ROANOKE, Va. - Officials said heavy rains in the Roanoke and Blackwater rivers watersheds have caused increased inflows into Appalachian Power's Smith Mountain hydro project, threatening high water for lakeside residents.
There are estimates the rains could produce a total inflow of 71,000 cubic feet per second of water flowing into the hydro project by Thursday evening, creating high water levels at Smith Mountain Lake, according to Appalachian Power officials.
At Smith Mountain Project, which is a two-reservoir pumped storage hydroelectric plant, the inflow from all tributaries is expected to push the upper reservoir to a predicted level of about 795.8 feet elevation sometime Thursday night, officials said. Full pond at Smith Mountain Project is 795 feet.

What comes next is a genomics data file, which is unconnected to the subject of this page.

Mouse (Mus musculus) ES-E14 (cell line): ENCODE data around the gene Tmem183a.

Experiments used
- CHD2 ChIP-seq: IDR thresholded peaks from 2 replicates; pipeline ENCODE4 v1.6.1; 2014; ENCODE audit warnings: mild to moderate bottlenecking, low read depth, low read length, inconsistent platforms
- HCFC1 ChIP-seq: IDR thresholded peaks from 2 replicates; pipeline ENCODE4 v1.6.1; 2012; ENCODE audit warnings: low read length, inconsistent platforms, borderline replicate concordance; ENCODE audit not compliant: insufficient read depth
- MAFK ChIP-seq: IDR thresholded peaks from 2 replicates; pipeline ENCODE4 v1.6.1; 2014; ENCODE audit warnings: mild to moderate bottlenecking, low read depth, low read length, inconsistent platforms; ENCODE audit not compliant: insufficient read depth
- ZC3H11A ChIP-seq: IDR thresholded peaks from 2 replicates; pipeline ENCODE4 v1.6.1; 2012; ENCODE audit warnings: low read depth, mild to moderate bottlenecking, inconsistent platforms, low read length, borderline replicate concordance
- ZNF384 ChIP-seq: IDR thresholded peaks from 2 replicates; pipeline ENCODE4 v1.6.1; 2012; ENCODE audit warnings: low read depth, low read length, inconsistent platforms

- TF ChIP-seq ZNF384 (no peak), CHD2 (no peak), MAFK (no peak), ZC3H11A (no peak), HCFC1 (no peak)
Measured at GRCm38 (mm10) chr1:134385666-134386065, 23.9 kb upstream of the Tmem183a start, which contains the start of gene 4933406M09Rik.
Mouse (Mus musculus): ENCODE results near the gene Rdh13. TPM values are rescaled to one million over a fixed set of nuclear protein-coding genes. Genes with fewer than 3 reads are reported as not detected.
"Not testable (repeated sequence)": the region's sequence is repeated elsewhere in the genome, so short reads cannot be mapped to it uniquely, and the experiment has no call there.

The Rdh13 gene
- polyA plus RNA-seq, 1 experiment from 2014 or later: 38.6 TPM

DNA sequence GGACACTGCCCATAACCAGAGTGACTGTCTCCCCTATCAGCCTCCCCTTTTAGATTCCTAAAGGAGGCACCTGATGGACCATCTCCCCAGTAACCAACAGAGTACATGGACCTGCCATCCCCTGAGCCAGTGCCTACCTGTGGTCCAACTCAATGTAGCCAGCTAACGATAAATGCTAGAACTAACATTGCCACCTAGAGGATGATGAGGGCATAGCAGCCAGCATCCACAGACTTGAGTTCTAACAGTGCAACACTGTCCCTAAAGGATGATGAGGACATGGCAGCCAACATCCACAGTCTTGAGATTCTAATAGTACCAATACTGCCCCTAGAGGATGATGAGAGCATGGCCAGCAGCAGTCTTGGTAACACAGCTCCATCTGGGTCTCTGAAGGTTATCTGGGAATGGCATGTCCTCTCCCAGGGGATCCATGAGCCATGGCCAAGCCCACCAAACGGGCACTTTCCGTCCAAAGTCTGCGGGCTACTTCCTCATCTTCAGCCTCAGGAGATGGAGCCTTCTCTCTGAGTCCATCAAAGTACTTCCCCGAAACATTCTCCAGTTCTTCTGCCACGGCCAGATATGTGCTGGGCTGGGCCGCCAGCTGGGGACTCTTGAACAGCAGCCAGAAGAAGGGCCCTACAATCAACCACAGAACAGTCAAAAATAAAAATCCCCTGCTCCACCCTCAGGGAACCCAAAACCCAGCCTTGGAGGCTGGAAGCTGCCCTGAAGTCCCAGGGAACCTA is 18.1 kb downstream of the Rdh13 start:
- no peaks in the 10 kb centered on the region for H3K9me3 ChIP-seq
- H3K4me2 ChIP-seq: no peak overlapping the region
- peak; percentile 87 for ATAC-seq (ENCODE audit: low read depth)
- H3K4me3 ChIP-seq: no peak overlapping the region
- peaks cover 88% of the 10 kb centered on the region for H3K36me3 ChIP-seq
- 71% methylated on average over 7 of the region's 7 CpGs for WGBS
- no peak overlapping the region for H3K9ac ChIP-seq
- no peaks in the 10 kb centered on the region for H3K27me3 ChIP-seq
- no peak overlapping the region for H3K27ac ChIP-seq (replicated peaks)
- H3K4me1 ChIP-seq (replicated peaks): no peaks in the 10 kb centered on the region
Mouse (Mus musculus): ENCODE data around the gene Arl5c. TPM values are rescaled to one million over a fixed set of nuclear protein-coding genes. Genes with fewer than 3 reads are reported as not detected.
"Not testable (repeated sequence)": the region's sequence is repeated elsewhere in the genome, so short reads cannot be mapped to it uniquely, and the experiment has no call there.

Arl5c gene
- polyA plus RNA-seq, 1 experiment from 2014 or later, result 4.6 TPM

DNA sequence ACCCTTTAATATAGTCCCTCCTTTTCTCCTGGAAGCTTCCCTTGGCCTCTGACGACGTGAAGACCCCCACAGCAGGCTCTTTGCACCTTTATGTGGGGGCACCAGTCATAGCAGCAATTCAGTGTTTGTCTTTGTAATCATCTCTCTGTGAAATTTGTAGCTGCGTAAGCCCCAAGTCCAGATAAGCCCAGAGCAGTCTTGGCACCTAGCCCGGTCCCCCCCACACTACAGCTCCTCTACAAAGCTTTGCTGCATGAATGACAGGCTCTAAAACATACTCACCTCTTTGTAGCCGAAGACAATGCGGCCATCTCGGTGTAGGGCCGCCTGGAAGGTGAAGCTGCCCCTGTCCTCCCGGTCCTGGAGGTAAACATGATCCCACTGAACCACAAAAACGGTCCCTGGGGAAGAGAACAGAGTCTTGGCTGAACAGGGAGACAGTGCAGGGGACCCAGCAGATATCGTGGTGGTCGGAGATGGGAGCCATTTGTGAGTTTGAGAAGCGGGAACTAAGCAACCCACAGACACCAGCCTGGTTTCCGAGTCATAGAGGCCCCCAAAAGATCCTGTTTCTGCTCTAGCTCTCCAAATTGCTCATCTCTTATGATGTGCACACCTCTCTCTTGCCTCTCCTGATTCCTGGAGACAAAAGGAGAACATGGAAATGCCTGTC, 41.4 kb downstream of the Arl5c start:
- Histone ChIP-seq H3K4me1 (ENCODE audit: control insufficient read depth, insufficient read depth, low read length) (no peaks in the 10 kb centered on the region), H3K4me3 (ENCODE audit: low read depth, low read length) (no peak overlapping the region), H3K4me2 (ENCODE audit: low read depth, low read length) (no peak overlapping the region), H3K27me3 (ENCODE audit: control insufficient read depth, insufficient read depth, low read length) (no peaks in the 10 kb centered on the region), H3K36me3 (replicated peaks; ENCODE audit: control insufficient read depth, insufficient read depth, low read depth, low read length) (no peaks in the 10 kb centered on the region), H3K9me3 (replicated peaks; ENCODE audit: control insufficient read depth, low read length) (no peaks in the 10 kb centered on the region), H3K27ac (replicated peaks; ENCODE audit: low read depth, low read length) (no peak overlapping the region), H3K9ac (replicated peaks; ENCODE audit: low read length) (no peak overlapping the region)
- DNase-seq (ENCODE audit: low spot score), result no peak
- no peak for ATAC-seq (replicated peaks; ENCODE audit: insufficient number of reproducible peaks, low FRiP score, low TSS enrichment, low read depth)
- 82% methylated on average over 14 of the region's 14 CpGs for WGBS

Officials said hydro operations personnel are monitoring conditions and managing flows and releases at the project to balance water storage capacities in the two lakes and help minimize the effects of water released from the Leesville Dam into the Staunton River.
Water may affect private and public dock and shoreline areas if the level at Smith Mountain Lake rises above 795 feet, officials said. Residential and business owners are advised to take precautions to properly secure boats and items on docks and to move loose items upland from the lake. Boaters should be aware of potential debris in the lakes from the rain.
Appalachian Power estimates the project will return to its regular adjusted operating level of 795 feet in a couple of days, assuming no additional weather issues. Officials said personnel will continue to observe inflows and releases and will make adjustments as necessary.
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